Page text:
Mar 6, 2020
Growing up on Chicago’s West Side, 14-year-old Arshay Cooper’s daily concerns included not wearing the wrong color shirt in the wrong neighborhood or having a baseball cap tilted the wrong way on his head.
Growing up on Chicago’s West Side, 14-year-old Arshay Cooper’s daily concerns included not wearing the wrong color shirt in the wrong neighborhood or having a baseball cap tilted the wrong way on his head. Those might seem trivial to most teenagers, but in Cooper’s life, they were details that, if missed, could have gotten him killed.
In his own words, written as part of his self-published 2015 memoir, Suga Water, that was just the way life was. “At 15, I had already run for my life, had bullets fly straight past my head, skipped over pools of blood, and witnessed dead bodies on the street. On my block, there were 11 raggedy-ass buildings, five vacant blocks filled with empty 40-ounce beer bottles, and four liquor stores that lockdown each corner. It’s hard to believe in the American dream when you walk home through streets of abandoned buildings scattered with drug baggies. It was like God existed everywhere but here.” “The rules of each street were set by different gangs,” he wrote. “If I wore certain colors in the wrong neighborhood, I could get shot. If I wore my baseball hat slightly to the left or to the right in the wrong neighborhood, I could get shot. If I scratched my head and it looked like my fingers were making a certain gesture in the wrong neighborhood, I could get shot.” All that changed for Cooper the day that rowing was introduced at his high school, Manly Career Academy High School. During a three-day recruiting drive, the coaches who were inspired start the program brought an eight-oared shell into the school’s cafeteria. It took all three days to convince him, but Cooper joined the team. And it changed his life. Providing an opportunity for Cooper and other kids from the school—many of whom were members of rival gangs—to learn to row on the same team, and to experience the peace they all found on the water. Today, Cooper’s story is being told again. His memoir is being reissued as a new book and will be released this year, along with a documentary feature that shares the new title of his book—A Most Beautiful Thing—that centers on Cooper’s story and a reunion of part of his old team. The film will be released March 27 at AMC Theatres in Los Angeles, New York, Chicago, Boston, Oakland, Philadelphia, Miami, and Washington, D.C. The film is narrated and executive produced by Grammy, Oscar, and Emmy award-winning artist Common, and executive produced by NBA stars Grant Hill and Dwyane Wade along with Grammy-winning producer 9th Wonder. The film is directed by award-winning filmmaker and Olympic rower Mary Mazzio. It chronicles the beginnings of the country’s first African American high school rowing team, and the reunion that came 20 years later. While the book and the documentary are about the rowing team’s beginnings and the way it changed the lives of Cooper and his teammates, it’s also about how, in the wake of the death of one of their coaches, Cooper and some of his teammates decided to reconvene two decades after their last race.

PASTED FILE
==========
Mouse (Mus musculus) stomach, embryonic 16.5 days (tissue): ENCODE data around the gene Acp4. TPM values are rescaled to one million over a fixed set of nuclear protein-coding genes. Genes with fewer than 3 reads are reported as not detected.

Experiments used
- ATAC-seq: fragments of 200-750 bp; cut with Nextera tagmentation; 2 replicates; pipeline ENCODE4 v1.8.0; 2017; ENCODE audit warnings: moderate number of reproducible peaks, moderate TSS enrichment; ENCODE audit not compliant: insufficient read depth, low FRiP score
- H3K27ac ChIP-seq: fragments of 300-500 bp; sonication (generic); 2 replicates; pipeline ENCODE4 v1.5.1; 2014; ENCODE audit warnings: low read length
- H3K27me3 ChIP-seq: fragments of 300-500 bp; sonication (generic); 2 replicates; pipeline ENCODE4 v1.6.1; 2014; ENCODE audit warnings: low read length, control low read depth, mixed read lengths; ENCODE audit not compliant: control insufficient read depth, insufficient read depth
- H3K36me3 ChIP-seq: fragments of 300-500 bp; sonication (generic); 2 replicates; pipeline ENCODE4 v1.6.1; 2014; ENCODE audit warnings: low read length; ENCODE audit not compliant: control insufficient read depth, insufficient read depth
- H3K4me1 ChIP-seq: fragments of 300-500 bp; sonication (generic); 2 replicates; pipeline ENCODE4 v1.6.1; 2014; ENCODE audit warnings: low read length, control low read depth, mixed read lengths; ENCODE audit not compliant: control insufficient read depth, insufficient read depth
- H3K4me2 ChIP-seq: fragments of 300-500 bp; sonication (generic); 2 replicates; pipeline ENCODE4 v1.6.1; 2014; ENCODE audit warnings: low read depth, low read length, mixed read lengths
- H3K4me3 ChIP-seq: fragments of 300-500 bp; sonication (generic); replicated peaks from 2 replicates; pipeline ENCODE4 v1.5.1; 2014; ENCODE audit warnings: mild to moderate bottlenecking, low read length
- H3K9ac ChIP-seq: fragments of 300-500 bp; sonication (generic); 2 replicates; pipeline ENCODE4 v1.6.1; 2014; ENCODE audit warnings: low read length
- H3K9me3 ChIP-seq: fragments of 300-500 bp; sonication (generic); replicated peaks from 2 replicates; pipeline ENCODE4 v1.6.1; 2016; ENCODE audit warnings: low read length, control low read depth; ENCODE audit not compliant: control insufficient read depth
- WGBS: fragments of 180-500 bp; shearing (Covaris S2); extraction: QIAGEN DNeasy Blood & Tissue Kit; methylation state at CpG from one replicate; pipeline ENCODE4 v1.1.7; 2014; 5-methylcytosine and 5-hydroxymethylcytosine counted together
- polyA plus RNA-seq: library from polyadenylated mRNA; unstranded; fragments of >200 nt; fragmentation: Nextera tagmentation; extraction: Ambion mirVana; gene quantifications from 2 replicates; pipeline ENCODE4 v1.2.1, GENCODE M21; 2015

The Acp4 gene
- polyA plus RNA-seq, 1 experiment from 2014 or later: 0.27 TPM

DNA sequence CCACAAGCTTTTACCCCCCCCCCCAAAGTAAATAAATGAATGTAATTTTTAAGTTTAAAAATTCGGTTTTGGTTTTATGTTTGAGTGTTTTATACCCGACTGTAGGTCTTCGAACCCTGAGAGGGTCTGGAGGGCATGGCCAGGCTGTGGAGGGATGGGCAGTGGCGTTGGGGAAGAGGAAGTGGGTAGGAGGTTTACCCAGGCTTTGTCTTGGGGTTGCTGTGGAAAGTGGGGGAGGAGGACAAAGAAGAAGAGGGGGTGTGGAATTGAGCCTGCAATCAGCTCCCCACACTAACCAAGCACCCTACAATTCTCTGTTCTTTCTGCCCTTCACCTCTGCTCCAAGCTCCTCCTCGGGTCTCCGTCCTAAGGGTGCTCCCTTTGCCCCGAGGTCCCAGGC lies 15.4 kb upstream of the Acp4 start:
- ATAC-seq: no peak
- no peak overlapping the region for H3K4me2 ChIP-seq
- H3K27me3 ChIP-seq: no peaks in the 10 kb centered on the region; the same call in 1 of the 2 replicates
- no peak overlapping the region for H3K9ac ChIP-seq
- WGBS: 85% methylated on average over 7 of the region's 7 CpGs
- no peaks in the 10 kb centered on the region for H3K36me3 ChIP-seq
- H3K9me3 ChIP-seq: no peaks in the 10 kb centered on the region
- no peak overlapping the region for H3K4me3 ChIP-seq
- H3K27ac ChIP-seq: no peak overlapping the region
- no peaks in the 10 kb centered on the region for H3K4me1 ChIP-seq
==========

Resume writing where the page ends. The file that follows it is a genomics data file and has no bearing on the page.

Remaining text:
They raced again as adults, not only to celebrate the team’s founding but also to commemorate the fact that they survived the West Side. Their reunion was made even more special after Cooper reached out to Chicago police officers to join their team. In helping to bring their story to life in the documentary and the re-issue of his book, Cooper and the film’s producers are hoping the attention will inspire other inner-city athletes to find rowing and continue to diversify the American rowing community. “I think, just for me, that is the number one goal,” said Cooper. “That’s the number one goal, and to use the tool of rowing to change lives and make rowing accessible to inner-city communities, like where I grew up. There is something spiritual about being on the water,” he added. As part of his goal, his hope for the book and the film is that by the time the 2028 Olympics come to Los Angeles, an African American athlete will be among those competing. There have been African American athletes who have rowed for the U.S., including 1976 Olympian Anita DeFrantz and two-time Olympian (2008-2012) David Banks, both of whom participated in the film project. But Cooper is hoping that in eight years’ time he will be watching an African American athlete row for his or her country on American soil. “There has never been an African American man who rowed in an Olympics on American soil,” Cooper said. “There are African American men now rowing at the college level and at the senior level. But I am hoping we reach more people of color, and get them involved in this amazing sport and the highest levels. I think this film will not only make it cool to row for inner-city kids but show that there are people that look like them that are rowing, that are excited about the sport.”